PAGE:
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ResultsKatalyst Newsletter - ResultsKatalyst August 2007

Don CranfordWeb Success For Your Ministry: Express Yourself

Maximizing Your Website: August 2007
by Don Cranford

In July, we explored the importance of determining your goals and understanding your audience . Once you’re there, you are ready to begin writing content for your website. While your brochures are a good place to start, you shouldn’t simply copy that content straight to your website. Think through what you need to say on the web and how to say it to your target audience.

Express Who You Really Are

Keep in mind, your web presence helps form a perception of who you are. In many cases, it may be the only thing that your visitor knows about you. You need a high-quality, professional web site. It doesn't have to be really fancy or have lots of bells and whistles but simply needs to show that you pursue excellence in all you do. Thankfully, professional quality doesn’t mean that it has to cost tens of thousands of dollars. What church or ministry has THAT kind of money? And yet, it's vitally important in today's internet savvy society.

Use Consistent Branding

Ideally, your site will have a consistent branding with your printed materials: mailers, t-shirts, advertisements, business cards, and any other printed material. You should use a consistent logo, colors, fonts, images and your tag line.

Target Your Message

Sites need substance. In pursuit of persuasive content, consider the driving message you want to communicate through the website. Your content should be driven by your target audience. What is important to them? What do they need to know?

“Be a problem-solver for your audience,” says Mary Kay Claus of Blue Shamrock Communications. She continues, "You should first be sure that your content is audience-focused, not something just your peers would appreciate." In fact, Mary Kay recommends using actual testimonials. What better way to show your prospective members who you are?

Stay Focused and Relevant

Show your visitors that your church is relevant to them and why. Speak to your audience in a way that they can understand. Avoid 'churchy' language. If your visitors are unchurched, they may not be able to relate.

Search engines love content. But be sure to balance the depth of content with the attention span of your readers.

Keep your content short, to the point, and focused on your audience’s needs. Web attention spans are short. Say exactly what you mean. For most pages, 200-300 words is appropriate. In other words, the simpler the better.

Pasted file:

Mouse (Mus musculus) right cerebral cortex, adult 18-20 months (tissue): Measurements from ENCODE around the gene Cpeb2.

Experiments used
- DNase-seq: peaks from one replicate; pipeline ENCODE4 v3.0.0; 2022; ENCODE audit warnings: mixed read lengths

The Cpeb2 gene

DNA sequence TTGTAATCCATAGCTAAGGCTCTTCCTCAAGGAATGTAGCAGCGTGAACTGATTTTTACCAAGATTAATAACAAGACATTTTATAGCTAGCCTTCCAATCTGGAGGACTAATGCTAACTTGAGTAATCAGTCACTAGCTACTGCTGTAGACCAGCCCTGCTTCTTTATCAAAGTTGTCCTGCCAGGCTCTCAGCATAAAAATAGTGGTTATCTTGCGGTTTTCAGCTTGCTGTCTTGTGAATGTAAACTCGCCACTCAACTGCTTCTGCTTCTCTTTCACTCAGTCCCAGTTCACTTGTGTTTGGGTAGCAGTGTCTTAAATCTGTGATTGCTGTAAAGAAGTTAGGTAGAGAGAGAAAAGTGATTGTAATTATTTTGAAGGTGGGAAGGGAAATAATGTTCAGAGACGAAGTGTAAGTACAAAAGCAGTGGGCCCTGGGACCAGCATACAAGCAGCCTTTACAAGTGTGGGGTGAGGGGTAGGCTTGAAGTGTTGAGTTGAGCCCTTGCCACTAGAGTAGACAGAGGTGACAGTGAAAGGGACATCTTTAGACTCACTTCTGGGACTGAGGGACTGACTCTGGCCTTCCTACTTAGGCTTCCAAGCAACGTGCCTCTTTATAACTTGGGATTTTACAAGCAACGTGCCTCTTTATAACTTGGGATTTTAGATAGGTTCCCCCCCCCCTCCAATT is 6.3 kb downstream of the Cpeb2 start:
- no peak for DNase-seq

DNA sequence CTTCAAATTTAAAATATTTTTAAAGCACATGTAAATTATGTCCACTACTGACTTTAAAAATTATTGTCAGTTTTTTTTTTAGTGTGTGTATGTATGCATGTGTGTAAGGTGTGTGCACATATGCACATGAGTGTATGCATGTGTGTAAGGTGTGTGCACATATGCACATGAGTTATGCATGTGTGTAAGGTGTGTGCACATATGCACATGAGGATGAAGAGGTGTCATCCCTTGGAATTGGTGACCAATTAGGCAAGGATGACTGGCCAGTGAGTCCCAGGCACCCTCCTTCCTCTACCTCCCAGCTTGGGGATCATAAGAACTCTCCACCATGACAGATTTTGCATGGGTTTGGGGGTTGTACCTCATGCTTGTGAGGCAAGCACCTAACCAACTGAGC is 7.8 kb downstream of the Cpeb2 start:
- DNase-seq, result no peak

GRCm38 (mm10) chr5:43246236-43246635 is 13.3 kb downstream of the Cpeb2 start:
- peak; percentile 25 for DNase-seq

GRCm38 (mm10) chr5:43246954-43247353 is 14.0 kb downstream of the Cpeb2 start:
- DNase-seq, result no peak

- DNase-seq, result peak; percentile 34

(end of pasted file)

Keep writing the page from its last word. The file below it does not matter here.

For example, if you goal is to draw people to your church, then ask why would someone choose to come to your church? What do you have to offer that would encourage them to visit your church?

  • Is your emphasis is a friendly, warm caring church? Then highlight that in your content. Tell them about your pastor and other staff. Have a message from your pastor on the site that conveys that warmth. Have “testimonials” from your members of how they felt when they first visited your church. Tell them up front that they are welcome.
  • Is your emphasis strong, biblical teaching? Then post your pastor’s sermon notes on the web site and consider offering an audio and/or video versions or samplings of his sermons.
  • Are you targeting families with small children? Then, highlighting your children’s ministry is critical. They need to know that you care about their children, that their children are safe at your church, and that you offer a place where their children can learn and grow.
  • Do you have a strong singles ministry? Show them how they can connect to others in your church. Tell them about activities specifically designed to meet their needs.

Remember, the point is to focus your content on meeting your audience’s needs and to help them make informed decisions. Effective copy is generally emotionally driven. Know your audience. Connect with them. Draw them in. Call them to action. (link this to article on call to action)

Next month we’ll explore the use of design to increase traffic to your website. In the mean time, if we can help you implement or upgrade your own web presence challenges, please contact Katalyst Solutions, LLC.


Donald Cranford has been in Marketing, Product Development and Product Management in the technology industry for 14 years. He founded Katalyst Solutions in 2004 to assist churches, non-profits and small businesses in succeeding online.

 

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